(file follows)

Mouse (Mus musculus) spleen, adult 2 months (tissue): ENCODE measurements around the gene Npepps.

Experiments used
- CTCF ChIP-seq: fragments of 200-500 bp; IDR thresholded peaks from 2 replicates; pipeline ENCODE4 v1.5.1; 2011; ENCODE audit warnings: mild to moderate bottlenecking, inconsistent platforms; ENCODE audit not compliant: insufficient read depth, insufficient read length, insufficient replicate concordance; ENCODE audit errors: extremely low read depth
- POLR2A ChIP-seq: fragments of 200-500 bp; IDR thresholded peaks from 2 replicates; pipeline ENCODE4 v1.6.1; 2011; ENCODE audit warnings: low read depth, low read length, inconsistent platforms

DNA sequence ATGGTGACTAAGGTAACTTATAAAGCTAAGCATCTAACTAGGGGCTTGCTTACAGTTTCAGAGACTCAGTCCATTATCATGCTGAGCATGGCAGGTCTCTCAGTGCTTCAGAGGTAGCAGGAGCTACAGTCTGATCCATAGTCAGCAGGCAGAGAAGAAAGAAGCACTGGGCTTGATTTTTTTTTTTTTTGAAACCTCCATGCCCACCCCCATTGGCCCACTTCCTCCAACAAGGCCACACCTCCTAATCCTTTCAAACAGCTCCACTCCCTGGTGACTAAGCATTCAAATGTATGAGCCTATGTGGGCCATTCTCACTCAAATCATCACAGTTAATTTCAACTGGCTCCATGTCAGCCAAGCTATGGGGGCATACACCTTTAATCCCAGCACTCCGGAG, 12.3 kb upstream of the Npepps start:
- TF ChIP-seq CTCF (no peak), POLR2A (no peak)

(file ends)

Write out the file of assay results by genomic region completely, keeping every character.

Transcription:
Mouse (Mus musculus) spleen, adult 2 months (tissue): ENCODE measurements around the gene Npepps.

Experiments used
- CTCF ChIP-seq: fragments of 200-500 bp; IDR thresholded peaks from 2 replicates; pipeline ENCODE4 v1.5.1; 2011; ENCODE audit warnings: mild to moderate bottlenecking, inconsistent platforms; ENCODE audit not compliant: insufficient read depth, insufficient read length, insufficient replicate concordance; ENCODE audit errors: extremely low read depth
- POLR2A ChIP-seq: fragments of 200-500 bp; IDR thresholded peaks from 2 replicates; pipeline ENCODE4 v1.6.1; 2011; ENCODE audit warnings: low read depth, low read length, inconsistent platforms

DNA sequence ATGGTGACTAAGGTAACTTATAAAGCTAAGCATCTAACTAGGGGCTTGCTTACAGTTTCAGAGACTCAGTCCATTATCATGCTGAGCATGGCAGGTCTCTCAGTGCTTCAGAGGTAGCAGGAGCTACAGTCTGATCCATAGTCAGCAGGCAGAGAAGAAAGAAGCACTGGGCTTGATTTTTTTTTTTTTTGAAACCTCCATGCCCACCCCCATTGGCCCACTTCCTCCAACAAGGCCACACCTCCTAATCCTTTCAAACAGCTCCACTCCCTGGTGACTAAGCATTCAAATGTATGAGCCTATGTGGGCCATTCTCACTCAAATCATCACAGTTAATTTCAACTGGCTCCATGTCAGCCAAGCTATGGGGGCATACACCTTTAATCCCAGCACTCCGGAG, 12.3 kb upstream of the Npepps start:
- TF ChIP-seq CTCF (no peak), POLR2A (no peak)